Even though there is medical terminology, the book is not heavy with it, and everything is well explained. I think there are pieces that will appeal to all parents - like what can you do when your infant has his first cold? What if there is a rattling in the chest at some point (oh yeah, I've totally called the nurse hotline at my pedi's office over this one before!)? What about things like RSV and pneumonia? Are air filters necessary for newborns? And what are the signs that my baby has stuck something up his nose? You'll also learn in depth about all those icky childhood viruses, and what you can do to try to minimize them (you may have the urge, like me, to wash your hands about 5 times when reading this chapter).
I was fascinated by some of the statistics in the book. In general, the book isn't laden with statistics, but the ones it does contain are intriguing. Did you know that over 50% of babies have an incident of wheezing in their first year (but only 1/3rd of those end up developing asthma)? 15% of kids have croup at least once before age five. And 1 in 5 SIDS deaths occur when a nonparent is caring for a child (so make sure those caregivers know that back for sleep is best).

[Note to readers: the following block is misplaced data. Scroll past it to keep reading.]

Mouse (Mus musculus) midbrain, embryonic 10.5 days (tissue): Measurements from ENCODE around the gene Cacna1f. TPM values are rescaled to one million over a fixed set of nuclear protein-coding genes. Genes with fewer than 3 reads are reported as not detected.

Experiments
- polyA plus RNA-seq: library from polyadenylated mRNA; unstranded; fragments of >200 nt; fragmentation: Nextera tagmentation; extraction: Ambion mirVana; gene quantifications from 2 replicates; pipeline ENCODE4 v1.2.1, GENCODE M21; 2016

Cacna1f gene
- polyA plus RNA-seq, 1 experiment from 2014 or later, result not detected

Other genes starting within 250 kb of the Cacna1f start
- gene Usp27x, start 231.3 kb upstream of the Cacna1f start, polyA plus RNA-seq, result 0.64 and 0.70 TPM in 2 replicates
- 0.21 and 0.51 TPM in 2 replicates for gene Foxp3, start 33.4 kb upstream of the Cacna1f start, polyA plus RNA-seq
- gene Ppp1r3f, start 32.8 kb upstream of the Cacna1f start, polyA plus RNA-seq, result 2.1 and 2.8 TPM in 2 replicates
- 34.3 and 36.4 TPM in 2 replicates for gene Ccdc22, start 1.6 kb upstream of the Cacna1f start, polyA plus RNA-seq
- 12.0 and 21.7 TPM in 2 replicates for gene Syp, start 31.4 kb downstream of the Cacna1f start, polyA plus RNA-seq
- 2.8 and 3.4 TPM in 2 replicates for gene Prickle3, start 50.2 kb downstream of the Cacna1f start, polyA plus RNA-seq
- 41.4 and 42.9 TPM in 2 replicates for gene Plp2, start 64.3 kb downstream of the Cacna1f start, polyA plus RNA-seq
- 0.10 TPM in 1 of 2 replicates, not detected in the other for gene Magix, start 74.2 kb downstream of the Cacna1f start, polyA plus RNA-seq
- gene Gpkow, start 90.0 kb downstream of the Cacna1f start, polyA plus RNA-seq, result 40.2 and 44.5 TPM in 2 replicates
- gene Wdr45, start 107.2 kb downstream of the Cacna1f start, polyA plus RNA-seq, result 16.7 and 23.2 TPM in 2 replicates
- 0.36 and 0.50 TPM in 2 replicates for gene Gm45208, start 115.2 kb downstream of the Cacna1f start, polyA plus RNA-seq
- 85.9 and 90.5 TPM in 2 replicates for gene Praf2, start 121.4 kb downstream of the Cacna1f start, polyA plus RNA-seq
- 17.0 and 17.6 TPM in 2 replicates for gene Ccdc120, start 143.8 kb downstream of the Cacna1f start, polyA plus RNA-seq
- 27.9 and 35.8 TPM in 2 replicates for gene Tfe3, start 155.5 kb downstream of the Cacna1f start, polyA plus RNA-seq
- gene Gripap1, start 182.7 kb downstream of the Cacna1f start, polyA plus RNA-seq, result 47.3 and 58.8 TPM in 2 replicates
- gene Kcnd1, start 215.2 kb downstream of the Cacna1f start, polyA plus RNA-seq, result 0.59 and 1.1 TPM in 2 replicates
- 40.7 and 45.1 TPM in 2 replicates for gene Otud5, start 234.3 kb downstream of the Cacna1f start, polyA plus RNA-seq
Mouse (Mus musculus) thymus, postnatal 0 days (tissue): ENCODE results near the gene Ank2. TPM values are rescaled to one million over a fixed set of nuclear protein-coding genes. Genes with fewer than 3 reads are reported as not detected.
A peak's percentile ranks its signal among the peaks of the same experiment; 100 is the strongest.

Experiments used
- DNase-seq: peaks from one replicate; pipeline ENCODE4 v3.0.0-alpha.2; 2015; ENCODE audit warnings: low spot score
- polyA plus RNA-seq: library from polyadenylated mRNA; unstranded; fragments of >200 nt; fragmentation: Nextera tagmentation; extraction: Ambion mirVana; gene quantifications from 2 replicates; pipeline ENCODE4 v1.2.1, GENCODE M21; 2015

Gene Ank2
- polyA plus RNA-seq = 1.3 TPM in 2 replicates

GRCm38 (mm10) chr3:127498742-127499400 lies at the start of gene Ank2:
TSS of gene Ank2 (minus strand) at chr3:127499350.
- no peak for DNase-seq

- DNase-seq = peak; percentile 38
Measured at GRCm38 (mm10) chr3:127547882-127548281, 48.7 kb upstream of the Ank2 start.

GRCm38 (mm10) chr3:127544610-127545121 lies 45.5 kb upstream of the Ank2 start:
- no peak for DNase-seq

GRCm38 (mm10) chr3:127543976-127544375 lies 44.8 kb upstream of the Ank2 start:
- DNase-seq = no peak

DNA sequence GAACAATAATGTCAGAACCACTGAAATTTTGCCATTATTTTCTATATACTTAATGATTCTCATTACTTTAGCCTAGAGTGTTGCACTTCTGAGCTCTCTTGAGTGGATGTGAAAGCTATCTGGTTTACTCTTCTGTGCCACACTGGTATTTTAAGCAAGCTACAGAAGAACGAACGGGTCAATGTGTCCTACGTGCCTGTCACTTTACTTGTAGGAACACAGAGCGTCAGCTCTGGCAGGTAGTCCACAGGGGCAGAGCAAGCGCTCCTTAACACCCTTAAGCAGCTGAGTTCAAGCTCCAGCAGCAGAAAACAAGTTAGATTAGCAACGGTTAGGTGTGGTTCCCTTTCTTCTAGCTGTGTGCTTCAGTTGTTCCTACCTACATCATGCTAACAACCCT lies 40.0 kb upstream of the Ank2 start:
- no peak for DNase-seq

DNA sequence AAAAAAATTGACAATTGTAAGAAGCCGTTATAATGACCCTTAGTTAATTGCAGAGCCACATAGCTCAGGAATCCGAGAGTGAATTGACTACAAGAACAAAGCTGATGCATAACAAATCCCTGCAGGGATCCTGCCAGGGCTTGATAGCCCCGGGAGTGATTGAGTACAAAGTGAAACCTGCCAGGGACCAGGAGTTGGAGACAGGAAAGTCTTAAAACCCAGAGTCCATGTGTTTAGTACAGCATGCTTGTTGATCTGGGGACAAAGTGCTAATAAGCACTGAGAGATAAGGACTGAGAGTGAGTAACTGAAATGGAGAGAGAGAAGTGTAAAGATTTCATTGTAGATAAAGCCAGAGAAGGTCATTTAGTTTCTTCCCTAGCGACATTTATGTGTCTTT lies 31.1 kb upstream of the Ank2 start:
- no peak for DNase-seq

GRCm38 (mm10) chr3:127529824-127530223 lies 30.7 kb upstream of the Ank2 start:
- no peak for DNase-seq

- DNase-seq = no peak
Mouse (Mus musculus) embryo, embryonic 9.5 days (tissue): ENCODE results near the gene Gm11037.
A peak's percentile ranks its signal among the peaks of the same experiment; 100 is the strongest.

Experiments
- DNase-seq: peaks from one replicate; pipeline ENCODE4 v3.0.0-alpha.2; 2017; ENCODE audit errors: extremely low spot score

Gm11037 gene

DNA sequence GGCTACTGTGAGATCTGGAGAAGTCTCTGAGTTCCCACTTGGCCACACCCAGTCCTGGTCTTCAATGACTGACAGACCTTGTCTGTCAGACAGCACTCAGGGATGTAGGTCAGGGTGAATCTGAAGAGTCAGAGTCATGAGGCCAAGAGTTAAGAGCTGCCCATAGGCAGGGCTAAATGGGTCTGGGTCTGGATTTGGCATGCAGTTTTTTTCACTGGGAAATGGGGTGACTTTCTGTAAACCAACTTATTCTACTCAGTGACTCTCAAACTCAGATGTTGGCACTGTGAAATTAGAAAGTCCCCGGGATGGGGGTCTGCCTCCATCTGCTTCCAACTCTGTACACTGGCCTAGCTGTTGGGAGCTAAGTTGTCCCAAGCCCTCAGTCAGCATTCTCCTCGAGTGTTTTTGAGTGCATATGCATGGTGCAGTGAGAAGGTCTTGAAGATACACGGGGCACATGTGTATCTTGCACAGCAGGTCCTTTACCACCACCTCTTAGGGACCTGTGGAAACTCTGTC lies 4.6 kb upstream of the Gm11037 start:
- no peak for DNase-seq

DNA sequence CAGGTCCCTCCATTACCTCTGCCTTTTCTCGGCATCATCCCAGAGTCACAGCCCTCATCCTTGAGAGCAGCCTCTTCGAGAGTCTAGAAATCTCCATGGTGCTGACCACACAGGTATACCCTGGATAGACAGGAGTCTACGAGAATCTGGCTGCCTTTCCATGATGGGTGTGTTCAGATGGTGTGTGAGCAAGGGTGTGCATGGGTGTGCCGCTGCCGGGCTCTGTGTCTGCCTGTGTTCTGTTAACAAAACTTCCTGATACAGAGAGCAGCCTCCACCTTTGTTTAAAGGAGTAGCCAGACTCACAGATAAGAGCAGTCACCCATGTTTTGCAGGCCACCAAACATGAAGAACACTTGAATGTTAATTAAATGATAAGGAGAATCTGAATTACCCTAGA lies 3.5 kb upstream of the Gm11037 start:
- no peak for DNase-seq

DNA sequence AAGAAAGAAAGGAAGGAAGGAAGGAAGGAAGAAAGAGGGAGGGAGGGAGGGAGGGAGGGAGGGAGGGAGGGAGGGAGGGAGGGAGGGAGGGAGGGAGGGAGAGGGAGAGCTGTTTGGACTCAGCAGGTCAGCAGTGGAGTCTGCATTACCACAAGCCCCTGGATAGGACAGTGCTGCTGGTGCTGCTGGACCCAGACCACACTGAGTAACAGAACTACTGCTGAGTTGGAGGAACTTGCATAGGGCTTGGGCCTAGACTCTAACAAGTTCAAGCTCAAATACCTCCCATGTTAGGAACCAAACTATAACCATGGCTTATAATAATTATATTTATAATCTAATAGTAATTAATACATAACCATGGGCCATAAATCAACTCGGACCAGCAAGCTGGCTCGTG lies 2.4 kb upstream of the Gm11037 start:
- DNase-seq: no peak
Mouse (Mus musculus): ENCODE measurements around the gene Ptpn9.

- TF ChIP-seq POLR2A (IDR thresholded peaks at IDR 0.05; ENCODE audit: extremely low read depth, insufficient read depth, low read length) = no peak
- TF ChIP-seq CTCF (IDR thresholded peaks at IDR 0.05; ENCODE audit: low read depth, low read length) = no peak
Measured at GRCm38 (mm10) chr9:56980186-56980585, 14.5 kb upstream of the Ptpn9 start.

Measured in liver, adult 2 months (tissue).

In light of Cort's recent illness, I was most interested in the information on asthma. Dr. Shapiro covers some of the risk factors that can predispose a child to asthma, what a nebulizer is and how to best introduce it to your child, and the medications typically prescribed (and are they safe). Although we know that Cort has risk factors against him, my understanding after reading the book is that his wheezing attack could have been in relation to the cold he had, and he may not actually go on to develop asthma. So that is promising news.
The other part of the book that was near and dear to my heart was the section on the environment. Dr. Shapiro writes of the toxins, the air quality, and understanding how EPA regulations have changed things (for the better). I love that she has ideas for how to teach your children good environmental habits that will help them grow up to be eco-friendly adults!
My only critique of the book would be that if you are reading it cover to cover, you may find parts of it repetitive, as symptoms, assessments, and techniques are recovered with each age group. However, you can easily just skim over it if you've already read it once, and I do see that it is necessary for those readers who might skip over one age group and go directly to the relevant one.
If you want to learn more, you can check out Dr. Nina Shapiro's Website or follow her on twitter.
TLC Books and Dr. Shapiro are generously offering one copy of Take a Deep Breath to Two Bears Farm readers. To enter, just leave a comment, and be sure to include a valid email if it is not visible in your profile. Open to US Residents only. Winner to be chosen on 1/10/12 at noon by Random.org.
Disclaimer: I was sent a copy of Take a Deep Breath: Clear the Air for Your Child to read and review. All of the opinions above are my own.